Get access

Pineapple leaf fiber reinforced thermoplastic composites: Effects of fiber length and fiber content on their characteristics

Authors

  • Rungsima Chollakup,

    Corresponding author
    1. Kasetsart Agricultural and Agro-Industrial Product Improvement Institute, Kasetsart University, 50 Phaholyotin, Chatujak, Bangkok 10900, Thailand
    • Kasetsart Agricultural and Agro-Industrial Product Improvement Institute, Kasetsart University, 50 Phaholyotin, Chatujak, Bangkok 10900, Thailand
    Search for more papers by this author
  • Rattana Tantatherdtam,

    1. Kasetsart Agricultural and Agro-Industrial Product Improvement Institute, Kasetsart University, 50 Phaholyotin, Chatujak, Bangkok 10900, Thailand
    Search for more papers by this author
  • Suchada Ujjin,

    1. Kasetsart Agricultural and Agro-Industrial Product Improvement Institute, Kasetsart University, 50 Phaholyotin, Chatujak, Bangkok 10900, Thailand
    Search for more papers by this author
  • Klanarong Sriroth

    1. Kasetsart Agricultural and Agro-Industrial Product Improvement Institute, Kasetsart University, 50 Phaholyotin, Chatujak, Bangkok 10900, Thailand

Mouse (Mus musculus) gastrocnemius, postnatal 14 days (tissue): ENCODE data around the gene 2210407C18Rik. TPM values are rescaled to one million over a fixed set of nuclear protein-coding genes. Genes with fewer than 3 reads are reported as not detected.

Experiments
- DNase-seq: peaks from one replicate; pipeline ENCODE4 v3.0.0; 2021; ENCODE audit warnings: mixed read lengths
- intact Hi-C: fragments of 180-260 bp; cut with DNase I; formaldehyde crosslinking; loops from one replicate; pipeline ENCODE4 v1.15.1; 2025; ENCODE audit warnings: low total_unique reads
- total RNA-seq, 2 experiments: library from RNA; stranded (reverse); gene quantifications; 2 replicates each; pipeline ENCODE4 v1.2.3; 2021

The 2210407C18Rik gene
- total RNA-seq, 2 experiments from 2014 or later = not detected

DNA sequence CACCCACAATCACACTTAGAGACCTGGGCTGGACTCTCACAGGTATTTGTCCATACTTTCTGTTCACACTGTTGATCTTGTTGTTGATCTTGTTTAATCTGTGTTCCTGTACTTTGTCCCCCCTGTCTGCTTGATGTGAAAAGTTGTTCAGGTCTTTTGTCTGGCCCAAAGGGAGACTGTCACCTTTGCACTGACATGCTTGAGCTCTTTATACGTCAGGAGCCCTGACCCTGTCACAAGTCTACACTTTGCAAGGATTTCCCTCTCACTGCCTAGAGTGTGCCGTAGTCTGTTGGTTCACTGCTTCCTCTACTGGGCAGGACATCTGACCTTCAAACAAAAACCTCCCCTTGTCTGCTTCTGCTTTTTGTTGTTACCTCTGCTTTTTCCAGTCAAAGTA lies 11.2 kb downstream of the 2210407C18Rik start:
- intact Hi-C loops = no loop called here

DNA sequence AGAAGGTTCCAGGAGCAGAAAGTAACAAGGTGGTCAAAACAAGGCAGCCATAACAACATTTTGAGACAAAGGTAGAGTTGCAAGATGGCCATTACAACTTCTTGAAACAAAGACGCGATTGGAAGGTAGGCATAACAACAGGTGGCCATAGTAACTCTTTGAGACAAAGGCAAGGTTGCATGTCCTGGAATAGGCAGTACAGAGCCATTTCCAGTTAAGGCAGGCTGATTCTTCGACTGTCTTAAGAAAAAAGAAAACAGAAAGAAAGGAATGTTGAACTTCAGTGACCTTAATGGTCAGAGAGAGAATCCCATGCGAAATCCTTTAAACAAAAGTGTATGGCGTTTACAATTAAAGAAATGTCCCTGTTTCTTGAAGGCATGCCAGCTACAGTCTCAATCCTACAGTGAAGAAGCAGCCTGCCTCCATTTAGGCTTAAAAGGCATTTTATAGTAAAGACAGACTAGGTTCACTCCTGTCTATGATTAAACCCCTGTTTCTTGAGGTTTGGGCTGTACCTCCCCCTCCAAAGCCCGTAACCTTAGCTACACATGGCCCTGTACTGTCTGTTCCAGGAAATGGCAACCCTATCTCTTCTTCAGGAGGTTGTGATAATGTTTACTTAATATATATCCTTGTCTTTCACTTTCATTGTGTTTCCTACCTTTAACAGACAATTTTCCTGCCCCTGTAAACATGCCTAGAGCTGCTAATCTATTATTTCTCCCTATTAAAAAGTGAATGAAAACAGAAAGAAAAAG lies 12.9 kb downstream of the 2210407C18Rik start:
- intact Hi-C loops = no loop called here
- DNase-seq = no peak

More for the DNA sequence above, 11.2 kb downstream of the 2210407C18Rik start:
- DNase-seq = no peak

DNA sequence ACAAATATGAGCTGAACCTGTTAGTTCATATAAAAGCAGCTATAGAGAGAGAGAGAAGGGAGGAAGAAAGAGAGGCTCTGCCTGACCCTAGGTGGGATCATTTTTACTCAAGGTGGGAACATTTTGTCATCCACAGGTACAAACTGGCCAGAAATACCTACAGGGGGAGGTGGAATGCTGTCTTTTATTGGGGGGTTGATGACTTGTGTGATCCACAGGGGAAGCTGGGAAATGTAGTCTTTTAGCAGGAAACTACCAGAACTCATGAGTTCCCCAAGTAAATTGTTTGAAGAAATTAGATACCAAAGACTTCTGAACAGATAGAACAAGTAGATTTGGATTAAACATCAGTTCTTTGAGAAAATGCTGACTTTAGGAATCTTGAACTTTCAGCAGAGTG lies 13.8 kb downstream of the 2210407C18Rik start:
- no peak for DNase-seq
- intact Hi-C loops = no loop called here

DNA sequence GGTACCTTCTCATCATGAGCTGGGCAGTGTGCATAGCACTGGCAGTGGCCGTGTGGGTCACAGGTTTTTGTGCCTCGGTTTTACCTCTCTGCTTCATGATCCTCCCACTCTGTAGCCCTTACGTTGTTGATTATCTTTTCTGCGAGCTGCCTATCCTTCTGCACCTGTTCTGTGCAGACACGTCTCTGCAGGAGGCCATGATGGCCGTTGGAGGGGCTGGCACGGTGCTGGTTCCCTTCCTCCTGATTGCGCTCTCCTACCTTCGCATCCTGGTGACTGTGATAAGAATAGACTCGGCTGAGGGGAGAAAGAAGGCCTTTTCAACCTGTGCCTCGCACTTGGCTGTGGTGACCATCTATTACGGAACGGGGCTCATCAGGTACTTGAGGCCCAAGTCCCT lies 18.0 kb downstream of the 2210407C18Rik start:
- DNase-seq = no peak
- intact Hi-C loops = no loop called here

Search for more papers by this author

Abstract

Pineapple leaf fiber (PALF) was used as a reinforcement in polyolefins. Polypropylene (PP) and low-density polyethylene (LDPE) composites with different fiber lengths (long and short fibers) and fiber contents (0–25%) were prepared and characterized. The results showed that the tensile strength of the composites increased when the PALF contents were increased. It was observed that the composites containing long fiber PALF were stronger than the short fiber composites as determined by greater tensile strength. An SEM study on the tensile fractured surface confirmed the homogeneous dispersion of the long fibers in the polymer matrixes better than dispersion of the short fibers. The unidirectional arrangement of the long fibers provided good interfacial bonding between the PALF and polymer which was a crucial factor in achieving high strength composites. Reduction in crystallinity of the composites, as evident from XRD and DSC studies suggested that the reinforcing effect of PALF played an important role in enhancing their mechanical strength. From the rule of mixtures, the stress efficiency factors of the composite strength could be calculated. The stress efficiency factors of LDPE were greater than those of PP. This would possibly explain why the high modulus fiber (PALF) had better load transfers to the ductile matrix of LDPE than the brittle matrix of PP. © 2010 Wiley Periodicals, Inc. J Appl Polym Sci, 2011

Ancillary